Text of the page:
Development of novel promiscuous anti-chemokine peptibodies for treating autoimmunity and inflammation

Michal Abraham, Hanna Wald, Dalit Vaizel-Ohayon, Valentin Grabovsky, Zohar Oren, Arnon Karni, Lola Weiss, Eithan Galun, Amnon Peled*, Orly Eizenberg

*Corresponding author for this work

Research output: Contribution to journalArticlepeer-review

10 Scopus citations

Abstract

Chemokines and their receptors play critical roles in the progression of autoimmunity and inflammation. Typically, multiple chemokines are involved in the development of these pathologies. Indeed, targeting single chemokines or chemokine receptors has failed to achieve significant clinical benefits in treating autoimmunity and inflammation. Moreover, the binding of host atypical chemokine receptors to multiple chemokines as well as the binding of chemokine-binding proteins secreted by various pathogens can serve as a strategy for controlling inflammation. In this work, promiscuous chemokine-binding peptides that could bind and inhibit multiple inflammatory chemokines, such as CCL2, CCL5, and CXCL9/10/11, were selected from phage display libraries. These peptides were cloned into human mutated immunoglobulin Fc-protein fusions (peptibodies). The peptibodies BKT120Fc and BKT130Fc inhibited the ability of inflammatory chemokines to induce the adhesion and migration of immune cells. Furthermore, BKT120Fc and BKT130Fc also showed a significant inhibition of disease progression in a variety of animal models for autoimmunity and inflammation. Developing a novel class of antagonists that can control the courses of diseases by selectively blocking multiple chemokines could be a novel way of generating effective therapeutics.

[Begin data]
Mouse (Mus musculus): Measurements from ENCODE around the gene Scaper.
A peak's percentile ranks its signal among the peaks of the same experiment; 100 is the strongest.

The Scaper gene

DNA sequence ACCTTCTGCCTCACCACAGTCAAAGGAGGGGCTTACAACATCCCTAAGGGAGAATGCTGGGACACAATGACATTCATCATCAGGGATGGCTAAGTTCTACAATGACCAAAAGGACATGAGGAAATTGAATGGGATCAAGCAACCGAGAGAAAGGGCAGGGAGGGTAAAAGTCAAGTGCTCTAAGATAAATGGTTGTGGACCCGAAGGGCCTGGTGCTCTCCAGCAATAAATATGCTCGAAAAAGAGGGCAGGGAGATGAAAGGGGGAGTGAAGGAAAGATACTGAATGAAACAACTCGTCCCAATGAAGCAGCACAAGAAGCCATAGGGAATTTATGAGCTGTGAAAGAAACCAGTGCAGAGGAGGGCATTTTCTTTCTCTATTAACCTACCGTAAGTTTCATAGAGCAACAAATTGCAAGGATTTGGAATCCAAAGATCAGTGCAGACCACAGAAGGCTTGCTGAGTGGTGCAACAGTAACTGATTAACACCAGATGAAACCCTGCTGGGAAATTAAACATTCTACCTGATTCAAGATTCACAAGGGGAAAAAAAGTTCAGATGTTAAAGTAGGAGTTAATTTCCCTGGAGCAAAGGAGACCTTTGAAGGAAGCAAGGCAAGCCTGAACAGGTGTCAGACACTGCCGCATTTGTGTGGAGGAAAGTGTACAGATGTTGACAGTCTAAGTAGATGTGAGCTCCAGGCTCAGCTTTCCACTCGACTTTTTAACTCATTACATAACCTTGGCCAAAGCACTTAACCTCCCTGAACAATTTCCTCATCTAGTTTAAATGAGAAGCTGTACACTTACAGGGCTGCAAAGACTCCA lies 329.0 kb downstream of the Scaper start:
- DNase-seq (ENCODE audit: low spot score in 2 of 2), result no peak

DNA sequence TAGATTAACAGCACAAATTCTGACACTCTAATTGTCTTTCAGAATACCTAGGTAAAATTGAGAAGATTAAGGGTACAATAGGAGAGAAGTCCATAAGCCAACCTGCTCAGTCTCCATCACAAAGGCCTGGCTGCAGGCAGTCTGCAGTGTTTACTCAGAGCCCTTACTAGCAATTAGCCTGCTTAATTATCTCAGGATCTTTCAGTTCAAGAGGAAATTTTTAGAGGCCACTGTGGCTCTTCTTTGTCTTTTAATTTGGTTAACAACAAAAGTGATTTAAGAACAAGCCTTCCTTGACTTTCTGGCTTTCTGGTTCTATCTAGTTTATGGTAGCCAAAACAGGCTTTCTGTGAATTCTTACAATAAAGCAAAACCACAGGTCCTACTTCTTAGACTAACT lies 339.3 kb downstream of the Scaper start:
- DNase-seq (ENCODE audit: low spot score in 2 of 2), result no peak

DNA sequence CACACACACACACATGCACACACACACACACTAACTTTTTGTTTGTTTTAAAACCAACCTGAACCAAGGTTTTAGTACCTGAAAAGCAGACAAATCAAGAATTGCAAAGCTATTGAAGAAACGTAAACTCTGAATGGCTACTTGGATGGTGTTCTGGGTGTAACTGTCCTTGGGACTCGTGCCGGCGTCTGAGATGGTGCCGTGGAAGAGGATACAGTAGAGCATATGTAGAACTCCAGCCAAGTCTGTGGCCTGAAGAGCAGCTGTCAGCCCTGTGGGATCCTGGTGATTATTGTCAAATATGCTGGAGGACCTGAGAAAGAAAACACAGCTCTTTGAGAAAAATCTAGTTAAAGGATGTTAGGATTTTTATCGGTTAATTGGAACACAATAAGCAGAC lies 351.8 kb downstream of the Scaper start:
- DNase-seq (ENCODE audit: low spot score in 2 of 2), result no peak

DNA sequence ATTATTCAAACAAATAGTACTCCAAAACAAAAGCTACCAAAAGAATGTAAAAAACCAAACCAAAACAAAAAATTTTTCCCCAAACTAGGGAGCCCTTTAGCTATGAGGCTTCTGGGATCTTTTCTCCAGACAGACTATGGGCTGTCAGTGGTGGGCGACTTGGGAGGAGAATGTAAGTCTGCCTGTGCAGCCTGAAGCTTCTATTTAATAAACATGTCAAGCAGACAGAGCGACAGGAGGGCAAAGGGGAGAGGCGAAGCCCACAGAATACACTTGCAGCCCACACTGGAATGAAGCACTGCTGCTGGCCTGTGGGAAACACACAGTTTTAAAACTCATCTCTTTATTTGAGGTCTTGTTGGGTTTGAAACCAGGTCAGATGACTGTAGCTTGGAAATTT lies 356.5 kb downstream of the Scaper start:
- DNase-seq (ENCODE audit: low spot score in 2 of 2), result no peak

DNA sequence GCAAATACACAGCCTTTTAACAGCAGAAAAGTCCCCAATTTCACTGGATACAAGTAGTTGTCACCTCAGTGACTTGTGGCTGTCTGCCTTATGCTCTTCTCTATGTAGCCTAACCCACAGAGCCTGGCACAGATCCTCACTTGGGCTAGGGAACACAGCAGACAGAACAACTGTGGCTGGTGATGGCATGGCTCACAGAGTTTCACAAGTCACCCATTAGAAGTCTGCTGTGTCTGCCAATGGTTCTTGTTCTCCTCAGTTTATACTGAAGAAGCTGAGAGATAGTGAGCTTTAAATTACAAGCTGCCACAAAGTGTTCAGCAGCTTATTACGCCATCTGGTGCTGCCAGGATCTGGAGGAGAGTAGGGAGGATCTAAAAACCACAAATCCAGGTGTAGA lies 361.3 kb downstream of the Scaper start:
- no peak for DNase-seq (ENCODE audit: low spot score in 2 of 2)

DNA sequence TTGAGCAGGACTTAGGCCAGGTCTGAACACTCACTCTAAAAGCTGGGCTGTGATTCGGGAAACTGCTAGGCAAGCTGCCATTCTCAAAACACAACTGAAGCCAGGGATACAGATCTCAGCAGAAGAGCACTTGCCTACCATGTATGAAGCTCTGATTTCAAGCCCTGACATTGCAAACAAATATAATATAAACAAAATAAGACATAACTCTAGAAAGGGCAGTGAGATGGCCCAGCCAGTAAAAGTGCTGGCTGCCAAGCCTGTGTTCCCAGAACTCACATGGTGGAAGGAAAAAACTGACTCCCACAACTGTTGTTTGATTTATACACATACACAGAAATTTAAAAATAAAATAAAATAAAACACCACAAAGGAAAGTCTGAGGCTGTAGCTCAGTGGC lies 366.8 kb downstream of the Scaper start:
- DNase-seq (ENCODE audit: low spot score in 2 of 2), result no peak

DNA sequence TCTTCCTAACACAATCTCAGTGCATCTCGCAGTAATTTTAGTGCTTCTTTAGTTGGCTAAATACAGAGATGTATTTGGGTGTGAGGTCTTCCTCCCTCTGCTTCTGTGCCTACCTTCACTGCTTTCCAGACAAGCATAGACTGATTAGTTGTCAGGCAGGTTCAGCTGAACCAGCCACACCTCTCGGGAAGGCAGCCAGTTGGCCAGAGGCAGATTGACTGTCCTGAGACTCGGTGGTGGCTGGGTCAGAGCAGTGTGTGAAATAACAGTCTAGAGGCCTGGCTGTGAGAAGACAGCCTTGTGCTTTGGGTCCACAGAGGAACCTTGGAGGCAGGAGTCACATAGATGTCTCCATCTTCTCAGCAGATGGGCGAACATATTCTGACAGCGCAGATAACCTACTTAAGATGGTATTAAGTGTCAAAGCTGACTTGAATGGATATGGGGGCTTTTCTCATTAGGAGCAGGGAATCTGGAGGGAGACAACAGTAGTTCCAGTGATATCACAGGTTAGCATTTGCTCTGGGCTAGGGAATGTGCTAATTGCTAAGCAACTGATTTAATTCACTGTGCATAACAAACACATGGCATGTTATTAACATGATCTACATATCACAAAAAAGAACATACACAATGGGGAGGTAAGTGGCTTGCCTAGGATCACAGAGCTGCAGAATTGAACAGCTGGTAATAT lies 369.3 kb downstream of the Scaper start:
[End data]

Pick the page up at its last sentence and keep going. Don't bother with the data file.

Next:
Original languageAmerican English
Article number1432
JournalFrontiers in Immunology
Volume8
Issue numberNOV
DOIs
StatePublished - 23 Nov 2017

Bibliographical note

Publisher Copyright:
© 2017 Abraham, Wald, Vaizel-Ohayon, Grabovsky, Oren, Karni, Weiss, Galun, Peled and Eizenberg.

Keywords

  • Autoimmunity
  • Chemokines
  • Inflammation
  • Peptibodies
  • Phage display

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